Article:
The EU’s double standards on Israel are another tiresome exercise in hypocrisy from Brussels. The Gaza march was not a matter of Palestinian “freedom of expression.” Indeed, what kind of free speech does either the Palestinian Authority or Hamas allow their own people? And even with the EU’s loose border controls, none of its member countries would allow a terrorist-directed and organized “peaceful march” to cross its borders.
As for the UN, its record of anti-Israel bias, especially at agencies like UNESCO and the Human Rights Council is well known and well documented.
For the moment, Hamas has figured out a way to recapture the headlines. It has done so in part because the UN and the EU have once again signaled that Hamas will escape international opprobrium. Left alone in the multilateral area, Israel is again cast as the villain.
By not specifically criticizing Hamas and its role in the march, by not acknowledging the direct involvement of Hamas operatives acting as agents provocateurs on the ground, by not pointing out Hamas’ desire to make “martyrs” of women and children, and by not speaking about that organization’s destroy-Israel-at-any-cost raison d’etre, the UN and the EU exacerbate the crisis — as they have so many other times.
It’s time to stop indulging those who are seeking Israel’s destruction, who look to Teheran for aid and comfort, and who are attempting to bring further chaos to a region that is already wracked by destruction and disorder. The message to the UN and the EU is this: Call out Hamas for what it is or lose whatever remaining relevance you have.
The Jewish Telegraphic Agency published archival documents from April 8, 1968. One of the documents describes the memorial service held by B'nai B'rith at its building in Washington, D.C. after the assassination of civil rights icon Dr. Martin Luther King Jr.
The American Jewish Committee said that several of its officers, led by Bertram H. Gold, executive director, would join the march in Memphis and that its president, Morris B. Abram, would attend the funeral services. William Stern, administrative director of the Workman’s Circle will head a delegation of leaders to the march and funeral and Emanuel Muravchik, executive director of the Jewish Labor Committee, will lead a similar delegation.
Special services were held yesterday in synagogues in memory of Dr. King. Rabbi Martin S. Halpern, president of the Washington Board of Rabbis, and a co-chairman of the Interreligious Committee on Race Relations, participated in religious services in Washington Friday, attended by President Johnson. In Atlanta, a personal message to Mrs. King from President Shazar of Israel was conveyed by Israeli Consul General Zeev Boneh. Mr. Shazar’s message said “the hearts of the people of Israel are with you in mourning the incredibly tragic loss of Martin Luther King, great and noble leader of his own brothers and all seekers for peace and justice.”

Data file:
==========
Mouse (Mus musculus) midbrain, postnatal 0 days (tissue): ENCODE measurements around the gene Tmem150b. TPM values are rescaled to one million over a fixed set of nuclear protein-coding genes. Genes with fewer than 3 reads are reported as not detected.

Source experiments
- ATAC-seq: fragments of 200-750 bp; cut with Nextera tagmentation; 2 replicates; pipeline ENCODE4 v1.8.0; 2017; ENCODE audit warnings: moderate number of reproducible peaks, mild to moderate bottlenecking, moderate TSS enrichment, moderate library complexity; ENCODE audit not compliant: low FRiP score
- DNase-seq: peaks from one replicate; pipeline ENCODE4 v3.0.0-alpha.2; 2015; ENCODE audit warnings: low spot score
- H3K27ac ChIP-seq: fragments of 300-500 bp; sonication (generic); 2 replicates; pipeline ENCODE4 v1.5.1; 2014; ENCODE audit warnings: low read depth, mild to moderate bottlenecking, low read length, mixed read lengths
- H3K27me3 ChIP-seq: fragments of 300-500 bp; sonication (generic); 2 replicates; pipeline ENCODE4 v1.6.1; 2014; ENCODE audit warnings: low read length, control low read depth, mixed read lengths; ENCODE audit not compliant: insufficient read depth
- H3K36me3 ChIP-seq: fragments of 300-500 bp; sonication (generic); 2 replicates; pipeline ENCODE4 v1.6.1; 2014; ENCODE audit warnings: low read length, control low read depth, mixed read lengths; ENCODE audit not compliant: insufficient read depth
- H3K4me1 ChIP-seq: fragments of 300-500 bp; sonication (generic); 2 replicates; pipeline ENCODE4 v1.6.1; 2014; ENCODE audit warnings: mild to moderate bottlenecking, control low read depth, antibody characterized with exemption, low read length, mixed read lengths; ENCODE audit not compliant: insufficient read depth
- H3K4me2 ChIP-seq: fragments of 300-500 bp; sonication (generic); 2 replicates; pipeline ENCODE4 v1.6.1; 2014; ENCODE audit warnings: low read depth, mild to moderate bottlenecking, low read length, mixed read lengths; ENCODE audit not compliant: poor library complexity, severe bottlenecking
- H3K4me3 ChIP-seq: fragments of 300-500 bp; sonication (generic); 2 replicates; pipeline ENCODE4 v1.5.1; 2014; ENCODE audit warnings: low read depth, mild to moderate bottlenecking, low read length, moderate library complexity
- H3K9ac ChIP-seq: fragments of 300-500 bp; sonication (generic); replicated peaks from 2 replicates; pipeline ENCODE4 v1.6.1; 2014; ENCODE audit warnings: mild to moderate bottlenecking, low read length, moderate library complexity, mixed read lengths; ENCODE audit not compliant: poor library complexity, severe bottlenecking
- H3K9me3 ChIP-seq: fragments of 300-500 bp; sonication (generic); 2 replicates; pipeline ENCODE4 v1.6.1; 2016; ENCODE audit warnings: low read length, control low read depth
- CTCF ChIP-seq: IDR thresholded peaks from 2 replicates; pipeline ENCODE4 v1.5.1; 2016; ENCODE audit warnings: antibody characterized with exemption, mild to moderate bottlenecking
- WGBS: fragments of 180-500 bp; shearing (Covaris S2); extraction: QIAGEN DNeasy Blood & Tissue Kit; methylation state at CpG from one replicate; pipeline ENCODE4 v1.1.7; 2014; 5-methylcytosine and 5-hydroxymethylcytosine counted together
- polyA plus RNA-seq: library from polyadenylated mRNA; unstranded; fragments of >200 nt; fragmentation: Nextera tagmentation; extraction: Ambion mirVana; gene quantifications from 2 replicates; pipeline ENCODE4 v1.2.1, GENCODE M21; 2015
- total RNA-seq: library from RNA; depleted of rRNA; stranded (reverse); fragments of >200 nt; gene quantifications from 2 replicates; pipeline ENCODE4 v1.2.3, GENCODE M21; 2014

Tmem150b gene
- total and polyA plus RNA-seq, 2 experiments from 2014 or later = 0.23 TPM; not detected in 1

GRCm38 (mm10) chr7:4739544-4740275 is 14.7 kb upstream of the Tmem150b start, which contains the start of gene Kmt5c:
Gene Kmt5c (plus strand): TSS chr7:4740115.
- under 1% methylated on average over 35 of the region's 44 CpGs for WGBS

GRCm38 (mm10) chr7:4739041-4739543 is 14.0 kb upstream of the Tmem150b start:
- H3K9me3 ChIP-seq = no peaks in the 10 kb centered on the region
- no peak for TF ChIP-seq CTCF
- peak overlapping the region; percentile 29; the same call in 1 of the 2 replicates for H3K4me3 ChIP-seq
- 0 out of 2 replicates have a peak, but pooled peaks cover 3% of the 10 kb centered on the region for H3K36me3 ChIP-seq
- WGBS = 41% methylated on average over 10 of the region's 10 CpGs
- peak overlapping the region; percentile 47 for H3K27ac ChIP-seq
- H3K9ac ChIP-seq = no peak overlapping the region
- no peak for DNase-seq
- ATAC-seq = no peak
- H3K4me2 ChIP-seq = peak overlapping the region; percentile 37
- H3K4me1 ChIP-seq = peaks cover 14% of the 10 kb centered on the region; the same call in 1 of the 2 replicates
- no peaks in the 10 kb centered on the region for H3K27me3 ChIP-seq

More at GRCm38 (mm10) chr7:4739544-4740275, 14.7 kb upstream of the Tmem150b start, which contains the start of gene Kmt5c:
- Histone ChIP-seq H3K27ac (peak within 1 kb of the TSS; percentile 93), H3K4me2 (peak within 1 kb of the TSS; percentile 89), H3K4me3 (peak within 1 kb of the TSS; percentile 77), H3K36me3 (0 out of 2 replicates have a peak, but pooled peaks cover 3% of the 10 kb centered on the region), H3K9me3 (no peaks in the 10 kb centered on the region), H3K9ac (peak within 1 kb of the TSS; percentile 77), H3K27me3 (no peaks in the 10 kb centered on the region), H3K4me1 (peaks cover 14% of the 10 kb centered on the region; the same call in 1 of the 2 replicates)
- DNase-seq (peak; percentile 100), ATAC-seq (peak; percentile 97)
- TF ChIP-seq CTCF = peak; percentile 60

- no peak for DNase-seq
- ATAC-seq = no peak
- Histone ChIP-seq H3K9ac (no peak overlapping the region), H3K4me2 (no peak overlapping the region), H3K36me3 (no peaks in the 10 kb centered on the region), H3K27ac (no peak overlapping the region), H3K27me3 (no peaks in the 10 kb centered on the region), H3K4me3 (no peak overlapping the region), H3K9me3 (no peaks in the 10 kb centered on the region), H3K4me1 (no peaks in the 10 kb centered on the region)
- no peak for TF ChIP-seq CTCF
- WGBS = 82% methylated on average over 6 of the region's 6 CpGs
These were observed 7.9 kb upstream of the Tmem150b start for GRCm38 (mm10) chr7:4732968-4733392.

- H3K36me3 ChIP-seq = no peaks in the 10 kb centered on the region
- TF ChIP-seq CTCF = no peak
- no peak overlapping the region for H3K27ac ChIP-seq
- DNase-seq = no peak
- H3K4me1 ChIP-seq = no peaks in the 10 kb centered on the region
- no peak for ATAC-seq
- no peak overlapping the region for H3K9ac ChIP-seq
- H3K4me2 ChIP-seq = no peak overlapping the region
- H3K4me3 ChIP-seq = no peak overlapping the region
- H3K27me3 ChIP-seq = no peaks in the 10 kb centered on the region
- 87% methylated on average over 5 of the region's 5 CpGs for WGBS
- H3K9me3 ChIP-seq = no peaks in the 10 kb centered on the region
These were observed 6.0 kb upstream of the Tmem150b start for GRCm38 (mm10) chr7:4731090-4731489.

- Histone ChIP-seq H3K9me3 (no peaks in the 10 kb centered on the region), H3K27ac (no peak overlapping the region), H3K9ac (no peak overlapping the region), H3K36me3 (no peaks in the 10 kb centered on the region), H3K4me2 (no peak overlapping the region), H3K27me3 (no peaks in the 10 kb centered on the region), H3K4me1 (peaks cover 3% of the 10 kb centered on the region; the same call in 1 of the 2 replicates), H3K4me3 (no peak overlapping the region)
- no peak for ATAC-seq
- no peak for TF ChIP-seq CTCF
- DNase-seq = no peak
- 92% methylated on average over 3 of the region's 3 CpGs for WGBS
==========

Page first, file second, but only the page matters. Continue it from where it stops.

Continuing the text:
Dr. Maurice Eisendrath, president of the Union of American Hebrew Congregations, told the annual meeting of the New York Federation of Reform Synagogues today that Congress should, “without further delay, enact the sorely needed civil rights bill, and enact effective legislation for employment, education. housing and welfare,” He urged that Dr. King’s plan for a “poor people’s March” in Washington this month “should be pursued more vigorously than ever” under moderate Negro leadership and should be supported “by all men of goodwill.” Rabbi Eisendrath urged each Reform member congregation to ask each congregant to send telegrams to his representatives and senators calling for prompt enactment of civil rights and related legislation for the poor and to plan special memorial services for Dr. King.
A memorial service was held in the B’nai B’rith building in Washington, at which two Negro staff members expressed their frustrations and grief but also pleaded for Dr. King’s cause of non-violence. Some 200 colleagues attended the service at which Mrs. Lillian Brown, a clerk, and Clarence Thompson, an assistant supervisor, spoke at the invitation of Rabbi Jay Kaufman, executive vice-president.